Note on the conclusive dismissal of the homunculus

© 2005 Graham Little


This note needs read in conjunction with other papers and notes at the site and is not intended to be a ‘stand alone’ discussion.

The notion of the homunculus has been an issue in discussions of consciousness for hundreds of years. In short, the argument went as follows: we can imagine consciousness as like a little TV screen inside one’s mind, with ‘us’ then watching the screen. But if so, then who is watching the person watching, and who is watching them…it leads to an infinite regress with no resolution of ‘who is watching?’ so consciousness left hanging.

It was in part issues of this sort that guided various people to seek alternatives, like Roger Penrose who wrote several books arguing consciousness was rooted in quantum variability. Unfortunately his discussion tends to overlook so many core issues as to be hardly worth seeking to refute, and this is not the paper to do such a refutation. Suffice, for example, no where does Penrose deal with the question ‘what is cause?’ So everything he says presumes that the analysis of causality will no have impact on it, so he can ignore causality, and speculate away. Now given that the whole of quantum mechanics presumes to be causal, and if it is not then why do people bother to ‘interpret it,’ this seems a pretty remarkable position for a Nobel Prize winner and presumed scientific thinker to adopt since an analysis of causality could decidedly impact how we view quantum mechanics (for example, see the notes on the issue at this web site).

With the model of causality of human conduct developed at this site, a very different perspective emerges. Most notably the system is parallel and is not hierarchical as offered in the original homunculus argument. So it is quite possible for some part of the system to observe or to take in as input events in from other part of the system and for yet another part of the system to accept all of the first systems as input, etc, and for none of this to entail or imply any hierarchy, hence no infinite regress, no problem of the homunculus. The original homunculus argument was terminated by an infinite regress, and this caused the issue. So what terminates the argument with parallel systems?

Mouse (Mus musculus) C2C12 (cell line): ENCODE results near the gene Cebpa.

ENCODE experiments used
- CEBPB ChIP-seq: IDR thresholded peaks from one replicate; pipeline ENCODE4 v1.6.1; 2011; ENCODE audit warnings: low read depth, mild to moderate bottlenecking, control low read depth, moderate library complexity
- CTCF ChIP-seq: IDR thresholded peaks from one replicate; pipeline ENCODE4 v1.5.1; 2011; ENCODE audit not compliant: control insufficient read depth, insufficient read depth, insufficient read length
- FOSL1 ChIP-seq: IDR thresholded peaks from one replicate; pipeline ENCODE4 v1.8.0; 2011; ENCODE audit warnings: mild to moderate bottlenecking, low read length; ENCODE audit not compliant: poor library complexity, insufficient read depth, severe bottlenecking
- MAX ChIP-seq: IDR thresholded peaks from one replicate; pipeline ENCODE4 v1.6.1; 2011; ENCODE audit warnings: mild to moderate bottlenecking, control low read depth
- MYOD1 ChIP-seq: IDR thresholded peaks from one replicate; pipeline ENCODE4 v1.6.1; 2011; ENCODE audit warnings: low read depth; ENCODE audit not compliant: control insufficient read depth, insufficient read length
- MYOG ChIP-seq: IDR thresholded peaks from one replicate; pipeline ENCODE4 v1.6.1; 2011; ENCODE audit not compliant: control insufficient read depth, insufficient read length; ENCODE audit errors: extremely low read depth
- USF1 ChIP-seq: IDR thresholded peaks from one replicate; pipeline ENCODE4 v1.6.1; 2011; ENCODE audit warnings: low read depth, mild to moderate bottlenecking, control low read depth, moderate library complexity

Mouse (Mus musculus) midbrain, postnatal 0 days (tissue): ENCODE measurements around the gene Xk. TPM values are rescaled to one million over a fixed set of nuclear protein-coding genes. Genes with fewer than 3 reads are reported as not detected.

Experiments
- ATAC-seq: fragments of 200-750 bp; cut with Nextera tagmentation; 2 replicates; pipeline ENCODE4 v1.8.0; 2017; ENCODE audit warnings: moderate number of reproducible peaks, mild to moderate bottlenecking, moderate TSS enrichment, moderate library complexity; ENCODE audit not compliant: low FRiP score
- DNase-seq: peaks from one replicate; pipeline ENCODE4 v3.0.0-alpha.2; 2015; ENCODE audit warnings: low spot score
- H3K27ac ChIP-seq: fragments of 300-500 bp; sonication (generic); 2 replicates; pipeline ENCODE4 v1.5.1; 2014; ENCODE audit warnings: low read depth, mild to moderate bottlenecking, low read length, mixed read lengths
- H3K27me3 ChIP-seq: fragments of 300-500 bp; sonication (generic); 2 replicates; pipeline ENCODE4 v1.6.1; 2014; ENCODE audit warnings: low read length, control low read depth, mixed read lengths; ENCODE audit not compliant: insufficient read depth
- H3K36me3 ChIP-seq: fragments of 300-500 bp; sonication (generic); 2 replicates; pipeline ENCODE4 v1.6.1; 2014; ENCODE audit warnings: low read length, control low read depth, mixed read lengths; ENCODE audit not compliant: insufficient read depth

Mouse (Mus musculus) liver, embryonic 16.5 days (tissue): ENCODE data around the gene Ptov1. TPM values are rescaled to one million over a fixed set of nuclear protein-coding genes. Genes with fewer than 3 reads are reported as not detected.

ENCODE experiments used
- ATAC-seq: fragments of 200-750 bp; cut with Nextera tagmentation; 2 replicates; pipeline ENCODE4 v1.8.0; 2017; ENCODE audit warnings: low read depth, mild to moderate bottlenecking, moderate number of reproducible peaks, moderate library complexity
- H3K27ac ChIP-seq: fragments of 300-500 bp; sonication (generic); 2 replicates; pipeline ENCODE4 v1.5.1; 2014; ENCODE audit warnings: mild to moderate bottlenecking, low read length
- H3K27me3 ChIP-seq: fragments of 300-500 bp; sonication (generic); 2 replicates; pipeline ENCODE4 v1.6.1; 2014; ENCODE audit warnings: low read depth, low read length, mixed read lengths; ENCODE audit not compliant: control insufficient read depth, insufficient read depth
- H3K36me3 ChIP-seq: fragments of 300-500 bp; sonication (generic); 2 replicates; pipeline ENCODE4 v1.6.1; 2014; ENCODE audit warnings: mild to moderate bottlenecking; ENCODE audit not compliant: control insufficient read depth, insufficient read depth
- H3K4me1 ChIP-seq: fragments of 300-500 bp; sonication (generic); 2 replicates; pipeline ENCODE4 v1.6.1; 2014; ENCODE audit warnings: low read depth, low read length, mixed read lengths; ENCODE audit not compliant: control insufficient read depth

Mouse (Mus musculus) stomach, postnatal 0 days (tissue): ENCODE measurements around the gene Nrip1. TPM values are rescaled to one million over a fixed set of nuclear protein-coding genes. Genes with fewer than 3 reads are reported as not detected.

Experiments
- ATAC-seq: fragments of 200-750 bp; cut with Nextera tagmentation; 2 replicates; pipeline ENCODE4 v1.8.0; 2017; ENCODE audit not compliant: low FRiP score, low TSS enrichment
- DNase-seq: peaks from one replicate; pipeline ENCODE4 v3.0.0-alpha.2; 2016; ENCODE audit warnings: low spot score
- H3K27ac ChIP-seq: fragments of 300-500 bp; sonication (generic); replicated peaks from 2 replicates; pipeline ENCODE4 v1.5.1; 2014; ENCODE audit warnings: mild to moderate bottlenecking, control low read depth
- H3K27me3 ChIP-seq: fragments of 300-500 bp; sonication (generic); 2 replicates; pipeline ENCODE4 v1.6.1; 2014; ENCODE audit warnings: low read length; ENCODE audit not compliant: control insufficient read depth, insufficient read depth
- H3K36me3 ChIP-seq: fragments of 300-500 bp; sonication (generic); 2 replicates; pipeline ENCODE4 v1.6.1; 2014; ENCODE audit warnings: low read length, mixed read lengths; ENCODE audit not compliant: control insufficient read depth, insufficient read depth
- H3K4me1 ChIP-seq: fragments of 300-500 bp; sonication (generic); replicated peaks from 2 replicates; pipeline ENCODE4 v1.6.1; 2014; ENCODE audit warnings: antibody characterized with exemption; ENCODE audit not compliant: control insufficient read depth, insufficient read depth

Within the model ‘self’ is a critical notion embodied in a quite finite number of critical sub-units of the overall system of mental sets.  In the absence of involvement of any of this part of this ‘self structure’, then we will not feel involved; the ‘observer’ will not be felt to be present.

The self can also be divided, but because self exists in a set of sub-systems that are very finite, this division cannot go on indefinitely, eventually ‘self’ can be divided no further without losing the very sense of ‘self’ being involved.

We can now put the issues in the model together and state a significantly limited form of the homunculus does in fact exist, but this form is limited by the finite structure of self and not by any infinite regress. In fact any regress of self watching self watching … is a deliberately constructed circumstance, since all such systems that would naturally occur are parallel not hierarchical, and would typically reflect a person contemplating and monitoring several issues and tasks at once. For any and all forms of division of self, the extent of the division is limited to the finite resources that in fact constitute ‘self’ within the system of mental sets that form our psyche.

Given this structure, to explain what we sense and see and feel, etc, a theory of consciousness does not need to go beyond self-knowledge, self-understanding, self-awareness, self-monitoring, and goal setting, all occurring within an extremely complex and highly interactive structure. Self as known and understood, self as experienced, self as seen by others, self as sensed and not conceptualised, self as felt, self as a the sense of values and rightness, none need go beyond that which we have and can readily understand without need of extreme or remarkable speculation.